Death by Algorithm!

My old college buddy Dinesh pointed me to the blog of a company, D-Wave, that is trying to make quantum computers commercially available. That statement alone nearly triggered my brain’s Quantum Computing Bullshit Detection Nodule,[1] but Dinesh says that he’s met some of the employees and he thinks they might be the real deal. They’re trying out an alternative approach to quantum computing called adiabatic quantum computing, which they believe is more likely to meet with success than the “traditional” approach. It’s a hard problem, and I wish them luck.

Linked from the D-Wave blog, there’s an interesting paper on arXiv called “NP-Complete Problems and Physical Reality” [PDF]. It’s a more layperson-friendly piece than your average physics journal article, but I still only understood a small fraction of it. This math-y stuff is getting harder every year. Still, I thought it explored some fascinating, if somewhat deranged, physical concepts. I particularly liked the discussion of time-travel computing and its close relation, “anthropic computing”:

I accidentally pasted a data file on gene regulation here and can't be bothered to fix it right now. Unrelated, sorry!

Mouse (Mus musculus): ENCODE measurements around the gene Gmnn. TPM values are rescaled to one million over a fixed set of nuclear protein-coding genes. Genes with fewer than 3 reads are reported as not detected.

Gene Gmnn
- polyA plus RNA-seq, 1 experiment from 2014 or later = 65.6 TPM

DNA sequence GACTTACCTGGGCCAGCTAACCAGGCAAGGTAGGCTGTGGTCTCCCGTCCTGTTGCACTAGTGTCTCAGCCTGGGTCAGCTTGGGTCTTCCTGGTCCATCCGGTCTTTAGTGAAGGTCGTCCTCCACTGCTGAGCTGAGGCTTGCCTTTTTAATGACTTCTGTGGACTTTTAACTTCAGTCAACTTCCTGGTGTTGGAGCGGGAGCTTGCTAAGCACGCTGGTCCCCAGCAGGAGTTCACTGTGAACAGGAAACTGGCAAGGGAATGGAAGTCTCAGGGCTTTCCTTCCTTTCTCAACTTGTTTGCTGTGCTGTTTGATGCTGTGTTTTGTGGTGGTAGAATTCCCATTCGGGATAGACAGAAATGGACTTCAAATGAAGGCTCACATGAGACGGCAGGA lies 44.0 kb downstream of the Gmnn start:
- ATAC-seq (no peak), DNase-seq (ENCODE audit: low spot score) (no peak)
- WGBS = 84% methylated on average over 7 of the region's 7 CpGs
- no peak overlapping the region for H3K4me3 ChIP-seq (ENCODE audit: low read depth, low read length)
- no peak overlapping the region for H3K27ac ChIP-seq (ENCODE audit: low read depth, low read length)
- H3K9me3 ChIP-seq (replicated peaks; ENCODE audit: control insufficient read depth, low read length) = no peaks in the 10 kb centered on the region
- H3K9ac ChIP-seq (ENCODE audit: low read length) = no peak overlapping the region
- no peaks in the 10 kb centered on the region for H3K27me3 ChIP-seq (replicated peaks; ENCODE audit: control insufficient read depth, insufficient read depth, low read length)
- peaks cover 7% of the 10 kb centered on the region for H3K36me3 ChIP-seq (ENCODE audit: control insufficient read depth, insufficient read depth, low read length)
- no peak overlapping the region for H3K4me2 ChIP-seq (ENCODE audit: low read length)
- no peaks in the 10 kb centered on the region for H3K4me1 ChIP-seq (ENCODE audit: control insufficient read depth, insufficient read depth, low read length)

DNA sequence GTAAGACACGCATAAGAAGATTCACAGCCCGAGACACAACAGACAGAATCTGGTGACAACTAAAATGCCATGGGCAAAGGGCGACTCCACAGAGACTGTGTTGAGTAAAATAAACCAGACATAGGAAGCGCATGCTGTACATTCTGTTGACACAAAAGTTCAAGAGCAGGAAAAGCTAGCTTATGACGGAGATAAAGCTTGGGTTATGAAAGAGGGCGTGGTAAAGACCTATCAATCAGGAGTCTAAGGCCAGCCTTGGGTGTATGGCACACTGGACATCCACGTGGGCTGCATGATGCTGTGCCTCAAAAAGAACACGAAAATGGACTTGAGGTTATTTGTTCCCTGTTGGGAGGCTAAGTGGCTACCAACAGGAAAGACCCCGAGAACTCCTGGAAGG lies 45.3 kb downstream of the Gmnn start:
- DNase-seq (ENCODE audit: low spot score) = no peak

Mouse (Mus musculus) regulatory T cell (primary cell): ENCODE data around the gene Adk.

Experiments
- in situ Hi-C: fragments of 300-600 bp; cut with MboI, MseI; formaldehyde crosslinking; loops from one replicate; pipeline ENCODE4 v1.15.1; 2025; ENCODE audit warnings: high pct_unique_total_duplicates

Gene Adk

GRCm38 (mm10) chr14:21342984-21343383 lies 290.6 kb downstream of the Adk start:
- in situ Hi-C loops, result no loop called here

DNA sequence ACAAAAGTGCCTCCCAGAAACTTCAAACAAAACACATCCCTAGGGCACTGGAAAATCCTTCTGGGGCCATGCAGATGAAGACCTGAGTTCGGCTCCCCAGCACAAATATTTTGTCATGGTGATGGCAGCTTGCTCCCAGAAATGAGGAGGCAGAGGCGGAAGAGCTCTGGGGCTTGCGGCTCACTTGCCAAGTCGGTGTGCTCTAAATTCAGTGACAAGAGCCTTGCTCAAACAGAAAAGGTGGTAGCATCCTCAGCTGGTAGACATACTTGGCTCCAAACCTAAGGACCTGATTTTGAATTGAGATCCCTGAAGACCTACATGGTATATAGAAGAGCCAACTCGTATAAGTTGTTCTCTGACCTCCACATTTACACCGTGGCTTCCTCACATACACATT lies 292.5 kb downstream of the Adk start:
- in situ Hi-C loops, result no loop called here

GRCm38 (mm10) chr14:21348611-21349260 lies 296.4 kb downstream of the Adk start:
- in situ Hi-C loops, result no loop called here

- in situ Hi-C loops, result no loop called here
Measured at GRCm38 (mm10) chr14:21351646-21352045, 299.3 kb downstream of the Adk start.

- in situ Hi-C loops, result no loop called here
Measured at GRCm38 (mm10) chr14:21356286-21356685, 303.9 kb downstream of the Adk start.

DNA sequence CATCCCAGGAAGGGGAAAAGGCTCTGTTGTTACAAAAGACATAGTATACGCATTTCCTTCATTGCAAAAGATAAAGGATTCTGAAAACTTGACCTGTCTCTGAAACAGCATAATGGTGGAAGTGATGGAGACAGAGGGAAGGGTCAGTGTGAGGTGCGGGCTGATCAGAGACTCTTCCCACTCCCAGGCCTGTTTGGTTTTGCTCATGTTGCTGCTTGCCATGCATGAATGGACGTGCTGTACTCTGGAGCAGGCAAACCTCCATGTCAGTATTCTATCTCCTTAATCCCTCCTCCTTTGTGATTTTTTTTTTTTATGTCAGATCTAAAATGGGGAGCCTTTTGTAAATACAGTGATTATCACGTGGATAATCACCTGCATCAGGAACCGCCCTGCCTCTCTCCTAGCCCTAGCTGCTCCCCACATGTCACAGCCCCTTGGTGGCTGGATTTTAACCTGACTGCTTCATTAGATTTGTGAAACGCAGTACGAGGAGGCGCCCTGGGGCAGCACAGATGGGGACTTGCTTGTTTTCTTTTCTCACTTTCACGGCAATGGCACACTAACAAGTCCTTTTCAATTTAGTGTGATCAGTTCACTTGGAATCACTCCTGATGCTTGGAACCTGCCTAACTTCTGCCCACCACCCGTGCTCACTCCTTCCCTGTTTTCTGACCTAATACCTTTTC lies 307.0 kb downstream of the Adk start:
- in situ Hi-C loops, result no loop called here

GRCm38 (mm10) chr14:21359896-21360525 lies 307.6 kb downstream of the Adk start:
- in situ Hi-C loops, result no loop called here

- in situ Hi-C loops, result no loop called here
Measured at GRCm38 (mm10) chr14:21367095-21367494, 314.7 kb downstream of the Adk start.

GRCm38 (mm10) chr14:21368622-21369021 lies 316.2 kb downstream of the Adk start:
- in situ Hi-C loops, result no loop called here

“There is at least one foolproof way to solve 3SAT in polynomial time: given a formula phi, guess a random assignment x, then kill yourself if x does not satisfy phi. Conditioned on looking at anything at all, you will be looking at a satisfying assignment! Some would argue that this algorithm works even better if we assume the many-worlds interpretation of quantum mechanics. For according to that interpretation, with probability 1, there really is a universe in which you guess a satisfying assignment and therefore remain alive. Admittedly, if phi is unsatisfiable, you might be out of luck…”